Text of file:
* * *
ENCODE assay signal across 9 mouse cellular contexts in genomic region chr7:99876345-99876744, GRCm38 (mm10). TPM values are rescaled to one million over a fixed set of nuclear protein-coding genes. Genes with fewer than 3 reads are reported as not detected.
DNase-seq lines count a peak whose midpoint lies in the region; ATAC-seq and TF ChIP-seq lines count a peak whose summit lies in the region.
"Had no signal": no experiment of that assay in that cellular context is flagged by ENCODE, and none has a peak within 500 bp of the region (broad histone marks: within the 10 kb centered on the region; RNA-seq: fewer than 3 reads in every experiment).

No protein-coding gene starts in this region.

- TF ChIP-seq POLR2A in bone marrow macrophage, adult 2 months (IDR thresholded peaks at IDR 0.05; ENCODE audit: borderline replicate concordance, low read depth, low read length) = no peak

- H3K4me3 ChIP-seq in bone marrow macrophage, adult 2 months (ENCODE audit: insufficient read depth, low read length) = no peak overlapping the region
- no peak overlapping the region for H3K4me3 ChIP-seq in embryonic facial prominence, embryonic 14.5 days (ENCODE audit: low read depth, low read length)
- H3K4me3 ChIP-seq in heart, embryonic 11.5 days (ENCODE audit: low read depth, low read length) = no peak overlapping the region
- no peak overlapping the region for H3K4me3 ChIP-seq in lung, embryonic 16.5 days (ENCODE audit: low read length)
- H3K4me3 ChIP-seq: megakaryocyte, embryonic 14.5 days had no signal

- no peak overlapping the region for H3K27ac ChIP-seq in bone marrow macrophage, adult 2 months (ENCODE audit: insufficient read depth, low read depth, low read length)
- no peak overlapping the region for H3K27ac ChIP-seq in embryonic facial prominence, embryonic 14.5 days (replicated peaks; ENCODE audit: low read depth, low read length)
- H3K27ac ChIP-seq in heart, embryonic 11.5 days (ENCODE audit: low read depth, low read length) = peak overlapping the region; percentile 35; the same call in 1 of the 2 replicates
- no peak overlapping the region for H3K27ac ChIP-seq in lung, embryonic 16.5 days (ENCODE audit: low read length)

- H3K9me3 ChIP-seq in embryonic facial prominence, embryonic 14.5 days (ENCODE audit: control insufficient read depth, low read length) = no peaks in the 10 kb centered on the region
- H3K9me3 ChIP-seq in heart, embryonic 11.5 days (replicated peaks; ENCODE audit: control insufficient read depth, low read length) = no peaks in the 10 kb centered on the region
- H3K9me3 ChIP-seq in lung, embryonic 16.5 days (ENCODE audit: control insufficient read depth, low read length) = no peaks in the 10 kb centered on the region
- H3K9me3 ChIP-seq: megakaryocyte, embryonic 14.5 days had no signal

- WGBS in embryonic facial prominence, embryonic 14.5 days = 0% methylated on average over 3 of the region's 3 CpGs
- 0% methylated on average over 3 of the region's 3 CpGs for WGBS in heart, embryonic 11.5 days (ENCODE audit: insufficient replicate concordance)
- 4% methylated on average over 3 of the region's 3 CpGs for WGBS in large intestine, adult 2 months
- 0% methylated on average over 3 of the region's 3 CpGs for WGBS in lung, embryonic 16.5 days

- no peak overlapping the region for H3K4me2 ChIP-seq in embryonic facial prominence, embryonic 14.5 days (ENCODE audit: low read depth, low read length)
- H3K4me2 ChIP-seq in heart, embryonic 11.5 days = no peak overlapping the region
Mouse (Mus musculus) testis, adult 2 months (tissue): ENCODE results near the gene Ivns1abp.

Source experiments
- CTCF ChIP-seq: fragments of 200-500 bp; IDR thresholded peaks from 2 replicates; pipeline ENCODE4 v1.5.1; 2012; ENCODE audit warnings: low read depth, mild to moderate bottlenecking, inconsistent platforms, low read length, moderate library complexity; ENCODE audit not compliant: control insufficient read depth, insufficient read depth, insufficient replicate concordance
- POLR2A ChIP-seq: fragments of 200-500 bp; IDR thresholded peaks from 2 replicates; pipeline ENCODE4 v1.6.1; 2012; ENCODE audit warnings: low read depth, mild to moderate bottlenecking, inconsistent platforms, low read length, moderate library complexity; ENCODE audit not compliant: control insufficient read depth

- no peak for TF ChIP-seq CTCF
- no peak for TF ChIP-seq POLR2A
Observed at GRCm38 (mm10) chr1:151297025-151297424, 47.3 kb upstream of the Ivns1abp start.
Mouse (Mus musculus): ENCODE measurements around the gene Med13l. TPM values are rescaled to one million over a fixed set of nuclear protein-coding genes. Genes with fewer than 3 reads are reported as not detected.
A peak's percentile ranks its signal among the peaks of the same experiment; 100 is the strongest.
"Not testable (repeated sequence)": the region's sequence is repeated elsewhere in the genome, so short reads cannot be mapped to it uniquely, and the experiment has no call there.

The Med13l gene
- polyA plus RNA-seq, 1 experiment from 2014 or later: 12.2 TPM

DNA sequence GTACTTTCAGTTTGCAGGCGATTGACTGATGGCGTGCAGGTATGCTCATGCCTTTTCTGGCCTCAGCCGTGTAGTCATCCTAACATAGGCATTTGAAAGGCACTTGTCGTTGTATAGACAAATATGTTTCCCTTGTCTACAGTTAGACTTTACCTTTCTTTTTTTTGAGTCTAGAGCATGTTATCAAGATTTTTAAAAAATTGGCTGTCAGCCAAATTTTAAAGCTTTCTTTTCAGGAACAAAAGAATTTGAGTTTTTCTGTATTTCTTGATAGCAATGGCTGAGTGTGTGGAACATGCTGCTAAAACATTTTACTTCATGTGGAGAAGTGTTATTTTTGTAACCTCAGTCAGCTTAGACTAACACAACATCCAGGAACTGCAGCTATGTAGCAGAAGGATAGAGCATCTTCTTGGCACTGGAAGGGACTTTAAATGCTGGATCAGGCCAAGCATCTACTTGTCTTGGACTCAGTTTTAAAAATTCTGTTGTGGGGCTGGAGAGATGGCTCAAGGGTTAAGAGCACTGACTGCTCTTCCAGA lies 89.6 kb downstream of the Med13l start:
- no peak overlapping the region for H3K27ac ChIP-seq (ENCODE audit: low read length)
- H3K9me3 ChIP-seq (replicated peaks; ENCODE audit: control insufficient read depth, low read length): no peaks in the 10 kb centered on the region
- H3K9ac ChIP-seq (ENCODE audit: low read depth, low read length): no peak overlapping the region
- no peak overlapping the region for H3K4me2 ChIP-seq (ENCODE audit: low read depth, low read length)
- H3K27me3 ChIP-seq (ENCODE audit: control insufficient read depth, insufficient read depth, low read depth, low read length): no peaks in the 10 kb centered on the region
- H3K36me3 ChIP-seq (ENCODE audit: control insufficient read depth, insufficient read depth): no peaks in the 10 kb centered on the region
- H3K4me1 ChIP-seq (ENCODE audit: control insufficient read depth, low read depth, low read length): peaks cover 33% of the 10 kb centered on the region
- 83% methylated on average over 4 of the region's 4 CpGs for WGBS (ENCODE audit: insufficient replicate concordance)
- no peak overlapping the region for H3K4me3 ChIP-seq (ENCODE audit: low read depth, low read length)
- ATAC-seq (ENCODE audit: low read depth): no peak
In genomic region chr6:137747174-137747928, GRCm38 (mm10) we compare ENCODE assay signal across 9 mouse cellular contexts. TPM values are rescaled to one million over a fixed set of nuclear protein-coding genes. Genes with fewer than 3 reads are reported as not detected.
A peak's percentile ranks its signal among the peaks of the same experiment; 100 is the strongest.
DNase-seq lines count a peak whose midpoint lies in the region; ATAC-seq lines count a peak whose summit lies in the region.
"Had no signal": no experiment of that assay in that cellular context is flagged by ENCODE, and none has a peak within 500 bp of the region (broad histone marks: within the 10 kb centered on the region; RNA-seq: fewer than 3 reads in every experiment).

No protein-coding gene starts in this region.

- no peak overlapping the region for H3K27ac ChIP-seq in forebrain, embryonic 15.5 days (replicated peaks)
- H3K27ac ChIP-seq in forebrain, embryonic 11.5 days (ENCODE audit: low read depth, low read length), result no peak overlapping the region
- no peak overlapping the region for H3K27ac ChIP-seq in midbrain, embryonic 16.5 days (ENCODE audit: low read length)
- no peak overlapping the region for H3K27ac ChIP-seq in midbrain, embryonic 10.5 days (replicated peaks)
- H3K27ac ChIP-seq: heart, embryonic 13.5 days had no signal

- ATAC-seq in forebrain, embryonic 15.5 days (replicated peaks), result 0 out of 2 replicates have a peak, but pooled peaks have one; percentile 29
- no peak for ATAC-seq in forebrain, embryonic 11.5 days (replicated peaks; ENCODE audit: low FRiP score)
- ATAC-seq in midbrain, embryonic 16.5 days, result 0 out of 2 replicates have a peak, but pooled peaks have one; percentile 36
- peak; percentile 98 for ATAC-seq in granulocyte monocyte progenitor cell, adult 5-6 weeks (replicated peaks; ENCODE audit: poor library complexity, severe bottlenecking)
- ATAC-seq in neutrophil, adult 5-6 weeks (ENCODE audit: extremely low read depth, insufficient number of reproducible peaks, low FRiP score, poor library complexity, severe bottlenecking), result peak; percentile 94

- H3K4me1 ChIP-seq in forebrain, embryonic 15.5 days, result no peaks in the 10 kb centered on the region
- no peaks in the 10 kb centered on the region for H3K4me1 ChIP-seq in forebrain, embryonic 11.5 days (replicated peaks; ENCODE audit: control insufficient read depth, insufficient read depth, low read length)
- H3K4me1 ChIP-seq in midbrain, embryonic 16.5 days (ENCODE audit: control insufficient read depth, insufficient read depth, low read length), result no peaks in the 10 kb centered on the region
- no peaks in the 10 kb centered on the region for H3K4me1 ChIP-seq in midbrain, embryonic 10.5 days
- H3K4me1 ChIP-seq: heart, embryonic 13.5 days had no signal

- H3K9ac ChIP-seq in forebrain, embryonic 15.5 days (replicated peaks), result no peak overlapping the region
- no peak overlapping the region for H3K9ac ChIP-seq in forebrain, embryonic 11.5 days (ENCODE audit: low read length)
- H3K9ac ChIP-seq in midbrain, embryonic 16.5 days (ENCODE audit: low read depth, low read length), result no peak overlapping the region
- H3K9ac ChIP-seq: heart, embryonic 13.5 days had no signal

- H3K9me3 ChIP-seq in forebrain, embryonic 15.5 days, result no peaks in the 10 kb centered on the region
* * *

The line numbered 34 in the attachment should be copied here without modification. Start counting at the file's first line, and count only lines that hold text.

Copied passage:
"Not testable (repeated sequence)": the region's sequence is repeated elsewhere in the genome, so short reads cannot be mapped to it uniquely, and the experiment has no call there.